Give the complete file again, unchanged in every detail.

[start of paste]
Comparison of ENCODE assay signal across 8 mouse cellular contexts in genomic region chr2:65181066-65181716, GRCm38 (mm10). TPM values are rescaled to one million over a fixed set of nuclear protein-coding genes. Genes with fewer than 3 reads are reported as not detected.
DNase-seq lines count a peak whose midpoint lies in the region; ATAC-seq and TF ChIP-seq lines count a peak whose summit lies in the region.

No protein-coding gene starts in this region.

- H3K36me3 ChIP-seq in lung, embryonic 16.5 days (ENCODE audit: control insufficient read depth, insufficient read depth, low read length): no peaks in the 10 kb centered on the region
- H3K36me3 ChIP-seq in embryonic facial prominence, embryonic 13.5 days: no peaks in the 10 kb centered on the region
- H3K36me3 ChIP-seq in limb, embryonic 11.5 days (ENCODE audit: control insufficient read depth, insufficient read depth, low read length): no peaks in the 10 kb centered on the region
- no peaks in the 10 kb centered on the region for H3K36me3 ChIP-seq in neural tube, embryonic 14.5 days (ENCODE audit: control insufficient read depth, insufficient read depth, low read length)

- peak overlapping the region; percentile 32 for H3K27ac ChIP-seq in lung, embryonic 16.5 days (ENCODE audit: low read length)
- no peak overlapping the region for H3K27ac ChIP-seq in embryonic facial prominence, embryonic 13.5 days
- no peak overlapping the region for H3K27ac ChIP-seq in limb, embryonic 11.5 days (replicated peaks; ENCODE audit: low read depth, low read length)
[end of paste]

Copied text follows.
Comparison of ENCODE assay signal across 8 mouse cellular contexts in genomic region chr2:65181066-65181716, GRCm38 (mm10). TPM values are rescaled to one million over a fixed set of nuclear protein-coding genes. Genes with fewer than 3 reads are reported as not detected.
DNase-seq lines count a peak whose midpoint lies in the region; ATAC-seq and TF ChIP-seq lines count a peak whose summit lies in the region.

No protein-coding gene starts in this region.

- H3K36me3 ChIP-seq in lung, embryonic 16.5 days (ENCODE audit: control insufficient read depth, insufficient read depth, low read length): no peaks in the 10 kb centered on the region
- H3K36me3 ChIP-seq in embryonic facial prominence, embryonic 13.5 days: no peaks in the 10 kb centered on the region
- H3K36me3 ChIP-seq in limb, embryonic 11.5 days (ENCODE audit: control insufficient read depth, insufficient read depth, low read length): no peaks in the 10 kb centered on the region
- no peaks in the 10 kb centered on the region for H3K36me3 ChIP-seq in neural tube, embryonic 14.5 days (ENCODE audit: control insufficient read depth, insufficient read depth, low read length)

- peak overlapping the region; percentile 32 for H3K27ac ChIP-seq in lung, embryonic 16.5 days (ENCODE audit: low read length)
- no peak overlapping the region for H3K27ac ChIP-seq in embryonic facial prominence, embryonic 13.5 days
- no peak overlapping the region for H3K27ac ChIP-seq in limb, embryonic 11.5 days (replicated peaks; ENCODE audit: low read depth, low read length)